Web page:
As the debate about medical marijuana builds in Albany, physicians have weighed in by calling on the Senate to pass a bill that allows medical professionals to recommend the mode of ingestion, just as they would with any other medication. Sunil Aggarwal, MD, PhD and Co-chair of NY Physicians for Compassionate Care, said: “Gold standard clinical trials continue to show that inhaled marijuana in organic, whole plant botanical form is very therapeutic, and for some conditions such as HIV neuropathy, the treatment with the strongest evidence for efficacy. Ironically, restricting medical cannabis to only concentrated oil forms would restrict options to only increased potency forms, making it hard for some patients who would not tolerate them. The National Institute of Health just today announced a name change for their complementary and alternative medicine center, including the term Integrative Health. As such, we should keep all options for whole plant medicine available as integrative medicine calls for. As with all other medications, doctors, not politicians, should be deciding which form of the medicine is best suited for a particular patient. That’s why the senate should pass the Compassionate Care Act.”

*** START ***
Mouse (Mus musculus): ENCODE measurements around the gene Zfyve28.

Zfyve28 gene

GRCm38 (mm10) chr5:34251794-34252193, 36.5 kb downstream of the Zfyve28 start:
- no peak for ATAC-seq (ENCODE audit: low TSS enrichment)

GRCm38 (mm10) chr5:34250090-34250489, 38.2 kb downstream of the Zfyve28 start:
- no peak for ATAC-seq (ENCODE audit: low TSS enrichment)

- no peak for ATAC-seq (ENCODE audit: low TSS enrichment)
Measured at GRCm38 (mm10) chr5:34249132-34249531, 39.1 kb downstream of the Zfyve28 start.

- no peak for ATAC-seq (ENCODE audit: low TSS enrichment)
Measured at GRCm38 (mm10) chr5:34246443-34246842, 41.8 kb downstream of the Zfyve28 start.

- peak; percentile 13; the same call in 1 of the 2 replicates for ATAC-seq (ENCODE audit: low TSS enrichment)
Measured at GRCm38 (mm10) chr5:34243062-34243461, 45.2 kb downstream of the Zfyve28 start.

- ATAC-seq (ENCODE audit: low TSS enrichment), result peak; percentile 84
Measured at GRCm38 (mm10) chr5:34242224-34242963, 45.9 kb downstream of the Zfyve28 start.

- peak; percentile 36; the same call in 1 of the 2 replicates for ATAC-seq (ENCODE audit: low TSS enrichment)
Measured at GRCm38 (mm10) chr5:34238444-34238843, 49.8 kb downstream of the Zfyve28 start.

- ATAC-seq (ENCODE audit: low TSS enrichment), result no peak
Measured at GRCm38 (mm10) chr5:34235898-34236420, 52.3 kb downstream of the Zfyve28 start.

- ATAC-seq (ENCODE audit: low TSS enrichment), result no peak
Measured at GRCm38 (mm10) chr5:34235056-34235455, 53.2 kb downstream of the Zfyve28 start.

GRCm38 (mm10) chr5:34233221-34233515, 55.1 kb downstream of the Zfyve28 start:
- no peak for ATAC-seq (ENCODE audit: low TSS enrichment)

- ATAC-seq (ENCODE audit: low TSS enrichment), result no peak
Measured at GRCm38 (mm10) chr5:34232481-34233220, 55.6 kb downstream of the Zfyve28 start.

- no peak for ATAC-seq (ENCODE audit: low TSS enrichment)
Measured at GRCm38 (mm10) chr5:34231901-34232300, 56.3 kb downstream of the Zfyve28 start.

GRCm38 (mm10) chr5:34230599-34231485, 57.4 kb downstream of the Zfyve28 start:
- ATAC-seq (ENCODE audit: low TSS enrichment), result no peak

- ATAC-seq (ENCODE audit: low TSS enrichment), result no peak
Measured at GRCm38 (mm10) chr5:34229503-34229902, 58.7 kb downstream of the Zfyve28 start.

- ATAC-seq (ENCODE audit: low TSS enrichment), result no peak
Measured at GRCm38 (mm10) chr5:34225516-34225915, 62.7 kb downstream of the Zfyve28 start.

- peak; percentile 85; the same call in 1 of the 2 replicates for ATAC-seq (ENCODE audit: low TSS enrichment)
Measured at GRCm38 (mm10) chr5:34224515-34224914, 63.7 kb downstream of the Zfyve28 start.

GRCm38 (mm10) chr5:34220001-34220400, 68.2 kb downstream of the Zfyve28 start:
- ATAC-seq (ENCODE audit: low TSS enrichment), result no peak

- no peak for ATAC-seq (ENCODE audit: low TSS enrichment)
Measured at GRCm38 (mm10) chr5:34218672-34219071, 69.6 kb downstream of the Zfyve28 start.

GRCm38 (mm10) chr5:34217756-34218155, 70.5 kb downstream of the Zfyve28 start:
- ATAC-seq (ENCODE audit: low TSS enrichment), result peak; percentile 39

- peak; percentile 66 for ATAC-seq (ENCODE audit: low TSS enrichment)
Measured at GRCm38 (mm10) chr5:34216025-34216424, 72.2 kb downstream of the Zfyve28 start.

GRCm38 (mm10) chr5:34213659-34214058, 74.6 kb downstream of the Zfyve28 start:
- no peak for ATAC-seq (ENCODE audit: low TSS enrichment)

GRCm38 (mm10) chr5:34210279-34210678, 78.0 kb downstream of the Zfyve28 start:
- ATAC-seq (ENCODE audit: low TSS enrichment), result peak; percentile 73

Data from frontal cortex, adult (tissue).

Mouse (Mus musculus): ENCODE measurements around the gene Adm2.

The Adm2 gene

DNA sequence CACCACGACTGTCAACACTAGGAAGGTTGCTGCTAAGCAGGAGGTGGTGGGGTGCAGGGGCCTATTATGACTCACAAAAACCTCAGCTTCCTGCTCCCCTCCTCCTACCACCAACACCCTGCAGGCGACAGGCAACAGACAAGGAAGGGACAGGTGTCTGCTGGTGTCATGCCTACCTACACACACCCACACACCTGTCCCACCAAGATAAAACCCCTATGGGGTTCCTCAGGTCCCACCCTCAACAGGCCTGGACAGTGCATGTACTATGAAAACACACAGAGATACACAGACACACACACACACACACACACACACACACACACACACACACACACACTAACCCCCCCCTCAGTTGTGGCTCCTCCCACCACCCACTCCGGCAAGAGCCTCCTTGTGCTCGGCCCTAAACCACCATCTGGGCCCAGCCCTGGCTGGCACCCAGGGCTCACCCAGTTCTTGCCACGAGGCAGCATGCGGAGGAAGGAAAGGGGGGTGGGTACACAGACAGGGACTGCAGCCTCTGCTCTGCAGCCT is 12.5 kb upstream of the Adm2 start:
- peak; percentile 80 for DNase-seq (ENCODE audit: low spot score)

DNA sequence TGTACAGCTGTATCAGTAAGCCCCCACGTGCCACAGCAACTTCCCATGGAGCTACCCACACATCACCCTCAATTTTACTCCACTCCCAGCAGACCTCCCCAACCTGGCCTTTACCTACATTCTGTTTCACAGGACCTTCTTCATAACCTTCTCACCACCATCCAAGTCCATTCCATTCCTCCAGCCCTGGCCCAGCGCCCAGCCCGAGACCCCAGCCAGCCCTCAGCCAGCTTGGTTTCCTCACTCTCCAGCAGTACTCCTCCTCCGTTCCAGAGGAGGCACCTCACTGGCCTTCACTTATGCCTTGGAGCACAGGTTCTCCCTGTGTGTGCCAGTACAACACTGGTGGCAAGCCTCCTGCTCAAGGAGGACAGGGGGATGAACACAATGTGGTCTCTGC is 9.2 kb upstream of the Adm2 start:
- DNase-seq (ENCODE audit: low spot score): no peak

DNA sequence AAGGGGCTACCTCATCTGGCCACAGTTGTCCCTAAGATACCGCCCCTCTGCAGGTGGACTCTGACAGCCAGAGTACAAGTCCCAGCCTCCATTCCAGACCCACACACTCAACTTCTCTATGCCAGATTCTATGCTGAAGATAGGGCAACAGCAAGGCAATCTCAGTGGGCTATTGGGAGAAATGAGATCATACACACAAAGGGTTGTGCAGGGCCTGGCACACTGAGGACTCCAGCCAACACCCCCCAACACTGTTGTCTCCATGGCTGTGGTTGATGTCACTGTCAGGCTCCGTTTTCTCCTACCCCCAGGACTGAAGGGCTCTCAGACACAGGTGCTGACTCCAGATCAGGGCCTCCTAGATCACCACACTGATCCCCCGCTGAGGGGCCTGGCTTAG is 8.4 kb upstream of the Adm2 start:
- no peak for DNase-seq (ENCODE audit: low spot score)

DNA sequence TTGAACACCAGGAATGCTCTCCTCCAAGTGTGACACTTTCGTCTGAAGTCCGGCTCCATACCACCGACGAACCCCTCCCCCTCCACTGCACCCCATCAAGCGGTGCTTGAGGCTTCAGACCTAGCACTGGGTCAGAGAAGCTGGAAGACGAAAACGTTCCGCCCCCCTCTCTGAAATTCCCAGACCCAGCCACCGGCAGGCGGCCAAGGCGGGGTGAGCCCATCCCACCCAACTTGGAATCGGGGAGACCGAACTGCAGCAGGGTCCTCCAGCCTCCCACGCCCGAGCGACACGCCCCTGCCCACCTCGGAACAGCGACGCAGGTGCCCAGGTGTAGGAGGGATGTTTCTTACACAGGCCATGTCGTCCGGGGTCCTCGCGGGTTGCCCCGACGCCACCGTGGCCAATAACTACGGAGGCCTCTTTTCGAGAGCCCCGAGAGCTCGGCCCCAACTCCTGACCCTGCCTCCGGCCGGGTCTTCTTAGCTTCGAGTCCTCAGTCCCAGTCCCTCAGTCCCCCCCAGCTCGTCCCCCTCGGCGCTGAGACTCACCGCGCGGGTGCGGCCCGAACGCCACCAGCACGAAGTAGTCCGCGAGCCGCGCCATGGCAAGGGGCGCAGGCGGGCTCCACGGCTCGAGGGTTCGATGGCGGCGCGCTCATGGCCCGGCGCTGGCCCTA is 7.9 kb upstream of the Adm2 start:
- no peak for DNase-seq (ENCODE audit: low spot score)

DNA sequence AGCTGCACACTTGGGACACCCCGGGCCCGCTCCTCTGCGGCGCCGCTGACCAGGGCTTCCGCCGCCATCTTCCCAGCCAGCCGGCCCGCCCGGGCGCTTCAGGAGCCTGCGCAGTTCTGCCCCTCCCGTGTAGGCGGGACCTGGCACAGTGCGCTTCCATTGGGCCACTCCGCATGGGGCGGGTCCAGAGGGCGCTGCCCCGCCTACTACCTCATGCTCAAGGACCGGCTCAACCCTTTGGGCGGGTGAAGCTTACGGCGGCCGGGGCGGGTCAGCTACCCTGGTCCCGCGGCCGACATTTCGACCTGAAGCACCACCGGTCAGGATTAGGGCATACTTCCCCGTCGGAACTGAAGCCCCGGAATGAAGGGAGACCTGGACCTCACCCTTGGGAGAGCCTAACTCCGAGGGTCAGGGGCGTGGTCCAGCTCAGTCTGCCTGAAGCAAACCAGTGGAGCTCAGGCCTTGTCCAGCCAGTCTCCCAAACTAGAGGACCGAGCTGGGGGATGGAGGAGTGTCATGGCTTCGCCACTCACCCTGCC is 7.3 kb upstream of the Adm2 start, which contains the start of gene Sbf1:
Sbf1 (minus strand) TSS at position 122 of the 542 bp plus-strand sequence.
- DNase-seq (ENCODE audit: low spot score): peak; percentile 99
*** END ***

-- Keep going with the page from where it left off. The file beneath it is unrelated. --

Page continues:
The Senate Health Committee is slated to vote on the Compassionate Care Act next Tuesday. A recent Quinnipiac Poll found that 88% of New York voters support medical marijuana. Twenty-one states and the District Columbia have passed laws creating legal access to medical marijuana for patients with serious and debilitating conditions. Advocates, many of whom have already waited years for relief, have vowed to return to Albany every week until the bill is passed.

“Thank you, Senator Bonacic, for pushing the Compassionate Care Act forward,” said gabriel sayegh, state director of the Drug Policy Alliance. “New Yorkers have waited long enough for relief. Political leaders across the state and New York voters know that patients and their families deserve compassion. There is strong bipartisan support to help patients in need – now we need our leaders to pass a workable solution that will help patients across New York.”